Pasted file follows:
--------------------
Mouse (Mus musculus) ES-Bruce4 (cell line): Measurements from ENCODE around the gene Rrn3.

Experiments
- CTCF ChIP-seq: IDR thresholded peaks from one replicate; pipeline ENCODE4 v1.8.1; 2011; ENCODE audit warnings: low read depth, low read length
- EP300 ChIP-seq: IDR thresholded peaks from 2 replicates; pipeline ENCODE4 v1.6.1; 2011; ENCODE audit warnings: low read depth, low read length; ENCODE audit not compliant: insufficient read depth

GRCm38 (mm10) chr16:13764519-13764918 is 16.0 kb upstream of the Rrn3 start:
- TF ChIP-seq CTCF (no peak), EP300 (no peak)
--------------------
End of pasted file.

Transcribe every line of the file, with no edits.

Mouse (Mus musculus) ES-Bruce4 (cell line): Measurements from ENCODE around the gene Rrn3.

Experiments
- CTCF ChIP-seq: IDR thresholded peaks from one replicate; pipeline ENCODE4 v1.8.1; 2011; ENCODE audit warnings: low read depth, low read length
- EP300 ChIP-seq: IDR thresholded peaks from 2 replicates; pipeline ENCODE4 v1.6.1; 2011; ENCODE audit warnings: low read depth, low read length; ENCODE audit not compliant: insufficient read depth

GRCm38 (mm10) chr16:13764519-13764918 is 16.0 kb upstream of the Rrn3 start:
- TF ChIP-seq CTCF (no peak), EP300 (no peak)